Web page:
By age 23, Connie had three children. From as early as I can remember, we visited her and her children. I was their youngest aunt, just two years older than Connie’s first child. Mother forbade us to tell our daddy of our clandestine visits. Since Connie had been in my life from the beginning, she was a secret, but not a surprise.


Daddy wanted mother to himself. To please him, she locked her secrets up and never spoke of the past in front of him. But when he was not around, she shared those secrets with my sister and me. Her words carried us back into the past with her, and I began to understand that the story of my life didn’t begin with me. I had arrived in the middle of her story, the story she must tell. So, secret after secret, she told us her life. I doubt she had any idea how heavy those secrets were to the two little girls listening and wondering. But how can I blame her? Stories demand to be told and give us no rest until we give them voice.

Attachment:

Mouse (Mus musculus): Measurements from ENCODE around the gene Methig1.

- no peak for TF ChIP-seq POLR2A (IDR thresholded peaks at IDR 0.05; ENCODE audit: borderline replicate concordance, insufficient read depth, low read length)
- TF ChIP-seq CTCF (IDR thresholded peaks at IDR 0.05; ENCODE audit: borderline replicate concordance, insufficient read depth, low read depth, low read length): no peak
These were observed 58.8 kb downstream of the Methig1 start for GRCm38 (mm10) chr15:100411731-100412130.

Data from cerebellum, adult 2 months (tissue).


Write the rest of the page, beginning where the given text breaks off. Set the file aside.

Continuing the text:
Clyde as a young boy


I don’t remember how old I was when a brother, Clyde, sprung full-grown from mother’s mouth into my consciousness. Born two years after Connie, he was mother’s firstborn son from her first marriage. She never spoke much about him, but when she did, she prefaced the story by mentioning the car accident. When Clyde was around ten years old, a car hit him and threw him several yards, causing a head injury. “He was never the same after that,” she said, as if that explained everything that followed.


What followed was a life of petty theft and then more serious crimes, which led to at least one felony and internment in La Tuna prison in New Mexico.


Even before my daddy died, mother kept in touch with Clyde, sending him small gifts of money, trying to right some of the wrong he suffered by being left behind so many times. Daddy must have known that mother contacted Clyde. If he could have stopped her, I’m sure he would have. On the other hand, my grandmother could have been her go-between, passing the occasional letter back and forth, because she had been the one to raise Clyde most of his life.


Out of focus: how I remember Clyde